Problems at World Anti-Doping Agency will 'drive innocent athletes out of sport'

The current approach of the international agency responsible for fighting the use of drugs in sport will drive innocent athletes out of the Olympic Games, according to an article in the International Journal of Sports Science and Coaching.

The World Anti-Doping Agency (WADA) was set up in 1999 by the International Olympic Committee and publishes the list of banned substances and monitors drug use in sport through random tests.

In a review of some of the practices and procedures used by WADA, a leading sports scientist from the USA and a top marathon coach from the UK have identified major problems that they believe will lead to innocent athletes paying the price for a flawed anti-doping system.

Key to their finding was a lack of scientific evidence and protocol at the heart of WADA's operations.

"Drug testing and classification should be a scientific affair, unfortunately WADA appears to have little to no understanding of the criteria for science," said Dr Brent Rushall from San Diego State University, a four-time Olympic Team psychologist for Canada, who co-wrote the article with Max Jones, a multiple age-group world-record holding runner who has studied the drugs in sport movement.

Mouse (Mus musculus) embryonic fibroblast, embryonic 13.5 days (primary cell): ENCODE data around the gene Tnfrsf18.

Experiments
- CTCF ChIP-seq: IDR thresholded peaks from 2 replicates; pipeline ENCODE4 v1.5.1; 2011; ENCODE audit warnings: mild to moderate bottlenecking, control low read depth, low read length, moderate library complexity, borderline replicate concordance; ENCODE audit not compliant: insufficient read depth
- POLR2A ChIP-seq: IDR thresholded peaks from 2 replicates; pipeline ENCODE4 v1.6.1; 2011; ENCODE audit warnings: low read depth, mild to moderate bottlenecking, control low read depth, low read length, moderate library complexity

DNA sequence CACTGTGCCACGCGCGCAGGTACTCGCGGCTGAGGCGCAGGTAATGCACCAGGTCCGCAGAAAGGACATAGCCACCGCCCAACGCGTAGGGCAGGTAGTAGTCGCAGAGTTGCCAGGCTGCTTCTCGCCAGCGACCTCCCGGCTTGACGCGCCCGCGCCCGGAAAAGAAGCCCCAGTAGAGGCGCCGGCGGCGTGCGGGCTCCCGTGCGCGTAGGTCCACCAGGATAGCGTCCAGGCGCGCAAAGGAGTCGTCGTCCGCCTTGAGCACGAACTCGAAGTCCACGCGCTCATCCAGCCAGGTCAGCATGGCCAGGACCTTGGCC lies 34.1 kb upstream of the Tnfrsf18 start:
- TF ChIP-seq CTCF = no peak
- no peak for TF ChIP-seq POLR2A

"The actions and scope of WADA are causes for grave concern for the anti-drugs in sport movement. It is inevitable that if WADA continues its practices, professional athletes will be driven out of the Olympic Games."

Problems identified by the authors include:

  • Substances included in WADA's banned list are based on speculation rather than scientific evidence
  • WADA's clandestine sample collection procedures appear to ignore basic scientific guidelines
  • The way WADA lists banned substances does not conform to usual scientific practice, leading to confusion for coaches and athletes

    The authors cite the hysteria surrounding Anabolic Androgenic Steroids (AAS) as an example of WADA's poor use of science.

  • Contact: Dr Brent Rushall
    University of Bath

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